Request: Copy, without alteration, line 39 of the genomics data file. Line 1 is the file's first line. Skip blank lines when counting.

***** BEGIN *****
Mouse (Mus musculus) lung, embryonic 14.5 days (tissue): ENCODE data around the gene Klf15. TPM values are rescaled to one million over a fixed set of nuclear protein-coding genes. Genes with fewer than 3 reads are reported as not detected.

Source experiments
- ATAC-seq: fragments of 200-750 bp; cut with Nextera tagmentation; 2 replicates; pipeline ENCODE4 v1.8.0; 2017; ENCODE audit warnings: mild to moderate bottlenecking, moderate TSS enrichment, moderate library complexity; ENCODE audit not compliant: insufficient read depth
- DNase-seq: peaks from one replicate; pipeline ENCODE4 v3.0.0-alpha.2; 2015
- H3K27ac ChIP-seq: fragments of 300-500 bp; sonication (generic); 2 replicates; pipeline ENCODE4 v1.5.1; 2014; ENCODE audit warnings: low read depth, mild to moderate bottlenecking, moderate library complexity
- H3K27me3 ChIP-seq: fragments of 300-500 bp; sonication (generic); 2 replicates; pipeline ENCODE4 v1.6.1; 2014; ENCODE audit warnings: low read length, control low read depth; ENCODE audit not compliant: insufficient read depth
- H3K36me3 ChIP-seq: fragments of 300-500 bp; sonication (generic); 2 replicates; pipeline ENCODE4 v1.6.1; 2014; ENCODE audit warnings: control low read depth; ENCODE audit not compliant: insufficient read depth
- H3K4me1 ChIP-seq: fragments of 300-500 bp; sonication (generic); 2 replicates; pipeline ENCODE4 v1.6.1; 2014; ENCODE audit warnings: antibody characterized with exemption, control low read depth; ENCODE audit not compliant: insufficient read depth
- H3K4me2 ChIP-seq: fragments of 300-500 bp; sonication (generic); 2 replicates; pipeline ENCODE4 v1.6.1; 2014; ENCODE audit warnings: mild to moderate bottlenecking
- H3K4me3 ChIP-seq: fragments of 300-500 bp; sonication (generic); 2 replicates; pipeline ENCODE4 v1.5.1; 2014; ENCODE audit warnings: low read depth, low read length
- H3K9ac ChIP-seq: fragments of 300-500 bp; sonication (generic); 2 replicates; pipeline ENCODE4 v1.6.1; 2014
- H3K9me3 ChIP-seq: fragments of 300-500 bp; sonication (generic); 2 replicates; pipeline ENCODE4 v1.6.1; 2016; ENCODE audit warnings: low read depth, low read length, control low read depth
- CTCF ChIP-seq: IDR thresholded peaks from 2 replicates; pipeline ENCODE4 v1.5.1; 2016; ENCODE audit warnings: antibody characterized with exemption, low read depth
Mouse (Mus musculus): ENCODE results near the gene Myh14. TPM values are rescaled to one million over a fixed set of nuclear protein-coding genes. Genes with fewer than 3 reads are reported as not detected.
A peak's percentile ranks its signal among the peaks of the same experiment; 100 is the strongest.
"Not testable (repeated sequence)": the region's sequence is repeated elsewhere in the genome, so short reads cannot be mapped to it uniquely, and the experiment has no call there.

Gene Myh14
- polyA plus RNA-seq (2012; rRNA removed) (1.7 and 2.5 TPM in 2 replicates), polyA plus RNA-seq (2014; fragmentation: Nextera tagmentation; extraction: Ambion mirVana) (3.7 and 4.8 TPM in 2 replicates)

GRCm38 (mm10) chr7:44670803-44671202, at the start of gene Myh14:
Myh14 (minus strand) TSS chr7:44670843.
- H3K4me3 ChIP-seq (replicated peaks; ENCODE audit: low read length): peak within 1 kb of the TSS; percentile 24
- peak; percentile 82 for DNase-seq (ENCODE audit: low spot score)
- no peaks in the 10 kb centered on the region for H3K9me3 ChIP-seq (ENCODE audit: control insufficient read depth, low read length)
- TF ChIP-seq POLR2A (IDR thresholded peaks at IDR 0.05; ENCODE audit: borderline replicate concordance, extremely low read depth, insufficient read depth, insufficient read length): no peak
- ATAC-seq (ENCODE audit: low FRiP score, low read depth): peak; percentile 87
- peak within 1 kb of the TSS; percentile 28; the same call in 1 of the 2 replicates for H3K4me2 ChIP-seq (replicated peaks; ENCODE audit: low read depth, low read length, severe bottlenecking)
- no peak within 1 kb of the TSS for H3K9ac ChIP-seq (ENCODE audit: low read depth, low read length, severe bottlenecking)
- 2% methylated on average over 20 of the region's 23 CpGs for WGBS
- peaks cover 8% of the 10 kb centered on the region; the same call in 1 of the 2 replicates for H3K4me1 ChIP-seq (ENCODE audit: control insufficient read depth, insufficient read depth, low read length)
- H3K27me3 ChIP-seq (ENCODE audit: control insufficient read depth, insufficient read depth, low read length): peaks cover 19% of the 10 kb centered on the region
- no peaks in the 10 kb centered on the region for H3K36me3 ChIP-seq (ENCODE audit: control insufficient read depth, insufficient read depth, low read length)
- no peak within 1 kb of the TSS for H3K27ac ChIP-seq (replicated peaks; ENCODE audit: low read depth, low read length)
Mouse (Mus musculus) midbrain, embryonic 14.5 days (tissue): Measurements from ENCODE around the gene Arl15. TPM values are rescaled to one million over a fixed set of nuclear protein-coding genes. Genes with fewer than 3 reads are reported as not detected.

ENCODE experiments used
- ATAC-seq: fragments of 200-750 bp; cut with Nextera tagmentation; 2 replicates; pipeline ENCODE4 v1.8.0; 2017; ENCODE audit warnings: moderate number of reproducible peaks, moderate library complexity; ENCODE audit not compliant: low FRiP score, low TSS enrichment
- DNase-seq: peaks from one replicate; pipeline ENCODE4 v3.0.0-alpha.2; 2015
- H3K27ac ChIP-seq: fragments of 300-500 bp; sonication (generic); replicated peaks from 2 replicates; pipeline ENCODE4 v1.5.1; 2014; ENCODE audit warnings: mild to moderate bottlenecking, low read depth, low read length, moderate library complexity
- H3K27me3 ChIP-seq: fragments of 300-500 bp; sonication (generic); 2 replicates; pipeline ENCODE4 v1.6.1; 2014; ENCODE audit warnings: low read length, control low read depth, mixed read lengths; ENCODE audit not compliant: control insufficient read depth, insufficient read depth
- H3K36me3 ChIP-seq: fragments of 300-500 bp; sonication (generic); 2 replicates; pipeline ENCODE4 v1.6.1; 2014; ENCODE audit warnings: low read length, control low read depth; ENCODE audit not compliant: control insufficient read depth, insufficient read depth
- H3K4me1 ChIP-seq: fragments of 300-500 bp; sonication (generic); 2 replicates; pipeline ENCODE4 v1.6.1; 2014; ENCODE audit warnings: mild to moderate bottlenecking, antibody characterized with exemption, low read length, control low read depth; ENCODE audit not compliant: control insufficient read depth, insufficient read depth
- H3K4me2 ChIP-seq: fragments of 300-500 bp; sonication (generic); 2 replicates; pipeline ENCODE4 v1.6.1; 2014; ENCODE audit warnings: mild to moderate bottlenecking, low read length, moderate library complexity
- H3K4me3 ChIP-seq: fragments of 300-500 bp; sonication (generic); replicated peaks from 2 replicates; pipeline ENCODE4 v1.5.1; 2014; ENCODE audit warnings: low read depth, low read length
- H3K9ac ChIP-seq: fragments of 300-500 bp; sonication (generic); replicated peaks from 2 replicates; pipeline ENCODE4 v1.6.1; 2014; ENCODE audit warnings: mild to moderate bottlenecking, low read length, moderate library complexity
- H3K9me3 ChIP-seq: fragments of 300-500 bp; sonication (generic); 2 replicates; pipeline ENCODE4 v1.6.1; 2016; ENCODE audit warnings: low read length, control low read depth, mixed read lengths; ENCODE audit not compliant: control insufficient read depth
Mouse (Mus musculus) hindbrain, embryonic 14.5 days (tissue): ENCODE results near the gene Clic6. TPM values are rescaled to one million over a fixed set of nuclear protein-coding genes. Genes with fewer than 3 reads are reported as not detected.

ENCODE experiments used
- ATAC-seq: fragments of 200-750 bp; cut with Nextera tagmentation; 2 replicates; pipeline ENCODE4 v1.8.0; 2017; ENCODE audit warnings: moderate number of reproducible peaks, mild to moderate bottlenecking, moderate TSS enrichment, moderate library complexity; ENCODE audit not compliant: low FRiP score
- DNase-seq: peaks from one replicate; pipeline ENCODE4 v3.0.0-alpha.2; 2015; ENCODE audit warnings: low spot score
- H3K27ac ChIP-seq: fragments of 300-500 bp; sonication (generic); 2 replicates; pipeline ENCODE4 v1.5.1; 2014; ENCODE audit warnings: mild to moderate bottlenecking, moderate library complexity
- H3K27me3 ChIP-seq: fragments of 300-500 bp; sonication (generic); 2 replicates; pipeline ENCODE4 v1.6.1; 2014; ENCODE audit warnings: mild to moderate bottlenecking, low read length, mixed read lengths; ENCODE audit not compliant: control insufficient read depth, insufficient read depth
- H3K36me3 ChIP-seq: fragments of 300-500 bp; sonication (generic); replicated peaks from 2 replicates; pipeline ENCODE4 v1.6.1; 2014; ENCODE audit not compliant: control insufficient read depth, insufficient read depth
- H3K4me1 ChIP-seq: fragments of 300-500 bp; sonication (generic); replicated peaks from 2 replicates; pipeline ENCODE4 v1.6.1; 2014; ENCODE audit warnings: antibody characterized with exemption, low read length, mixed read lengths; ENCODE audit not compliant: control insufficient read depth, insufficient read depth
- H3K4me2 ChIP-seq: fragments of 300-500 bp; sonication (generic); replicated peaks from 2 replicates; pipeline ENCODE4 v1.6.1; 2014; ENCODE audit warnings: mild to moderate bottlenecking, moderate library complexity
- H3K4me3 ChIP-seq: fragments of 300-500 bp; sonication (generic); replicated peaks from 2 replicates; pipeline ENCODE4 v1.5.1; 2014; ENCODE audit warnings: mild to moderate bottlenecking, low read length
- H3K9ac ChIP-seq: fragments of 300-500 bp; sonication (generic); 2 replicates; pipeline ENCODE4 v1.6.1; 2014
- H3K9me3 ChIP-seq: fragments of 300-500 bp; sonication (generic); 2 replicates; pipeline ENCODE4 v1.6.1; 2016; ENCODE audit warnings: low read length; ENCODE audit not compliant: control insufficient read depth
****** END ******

- H3K36me3 ChIP-seq: fragments of 300-500 bp; sonication (generic); 2 replicates; pipeline ENCODE4 v1.6.1; 2014; ENCODE audit warnings: low read length, control low read depth; ENCODE audit not compliant: control insufficient read depth, insufficient read depth